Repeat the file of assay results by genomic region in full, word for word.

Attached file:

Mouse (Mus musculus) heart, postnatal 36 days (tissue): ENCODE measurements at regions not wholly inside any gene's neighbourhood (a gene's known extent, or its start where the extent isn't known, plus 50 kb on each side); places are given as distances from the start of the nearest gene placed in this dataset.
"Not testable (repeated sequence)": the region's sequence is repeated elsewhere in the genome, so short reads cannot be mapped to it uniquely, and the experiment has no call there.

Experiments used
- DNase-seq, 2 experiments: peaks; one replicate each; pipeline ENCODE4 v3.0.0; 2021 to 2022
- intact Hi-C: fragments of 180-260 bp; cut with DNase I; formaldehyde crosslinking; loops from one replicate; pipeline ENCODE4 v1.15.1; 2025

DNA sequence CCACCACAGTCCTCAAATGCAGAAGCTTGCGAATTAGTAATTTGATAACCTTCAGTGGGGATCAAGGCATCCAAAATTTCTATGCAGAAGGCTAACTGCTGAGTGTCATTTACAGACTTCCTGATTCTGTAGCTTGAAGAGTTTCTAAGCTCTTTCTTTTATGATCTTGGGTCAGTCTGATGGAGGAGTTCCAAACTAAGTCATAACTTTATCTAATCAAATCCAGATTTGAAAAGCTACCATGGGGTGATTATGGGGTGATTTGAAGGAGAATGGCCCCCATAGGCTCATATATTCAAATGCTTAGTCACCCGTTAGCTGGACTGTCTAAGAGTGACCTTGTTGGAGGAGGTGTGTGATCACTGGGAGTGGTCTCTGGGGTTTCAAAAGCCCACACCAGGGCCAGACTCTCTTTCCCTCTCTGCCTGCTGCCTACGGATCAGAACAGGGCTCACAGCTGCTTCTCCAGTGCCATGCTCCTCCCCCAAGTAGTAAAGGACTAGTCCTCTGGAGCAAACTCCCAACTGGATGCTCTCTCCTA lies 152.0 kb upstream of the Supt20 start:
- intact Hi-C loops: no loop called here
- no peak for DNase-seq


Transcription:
Mouse (Mus musculus) heart, postnatal 36 days (tissue): ENCODE measurements at regions not wholly inside any gene's neighbourhood (a gene's known extent, or its start where the extent isn't known, plus 50 kb on each side); places are given as distances from the start of the nearest gene placed in this dataset.
"Not testable (repeated sequence)": the region's sequence is repeated elsewhere in the genome, so short reads cannot be mapped to it uniquely, and the experiment has no call there.

Experiments used
- DNase-seq, 2 experiments: peaks; one replicate each; pipeline ENCODE4 v3.0.0; 2021 to 2022
- intact Hi-C: fragments of 180-260 bp; cut with DNase I; formaldehyde crosslinking; loops from one replicate; pipeline ENCODE4 v1.15.1; 2025

DNA sequence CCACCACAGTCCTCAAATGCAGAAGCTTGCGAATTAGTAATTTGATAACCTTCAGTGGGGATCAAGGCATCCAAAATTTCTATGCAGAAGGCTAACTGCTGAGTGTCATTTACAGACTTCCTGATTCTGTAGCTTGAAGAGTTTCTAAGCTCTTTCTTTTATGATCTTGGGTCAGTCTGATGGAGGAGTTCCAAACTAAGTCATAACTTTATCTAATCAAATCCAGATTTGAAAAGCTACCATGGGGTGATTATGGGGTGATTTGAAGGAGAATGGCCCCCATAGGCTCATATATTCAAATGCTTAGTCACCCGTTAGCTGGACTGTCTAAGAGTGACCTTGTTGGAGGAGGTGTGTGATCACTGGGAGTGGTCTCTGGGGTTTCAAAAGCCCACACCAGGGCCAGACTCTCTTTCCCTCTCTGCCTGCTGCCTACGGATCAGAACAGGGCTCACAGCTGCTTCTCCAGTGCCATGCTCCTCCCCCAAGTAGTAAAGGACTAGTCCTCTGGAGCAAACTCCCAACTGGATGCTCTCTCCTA lies 152.0 kb upstream of the Supt20 start:
- intact Hi-C loops: no loop called here
- no peak for DNase-seq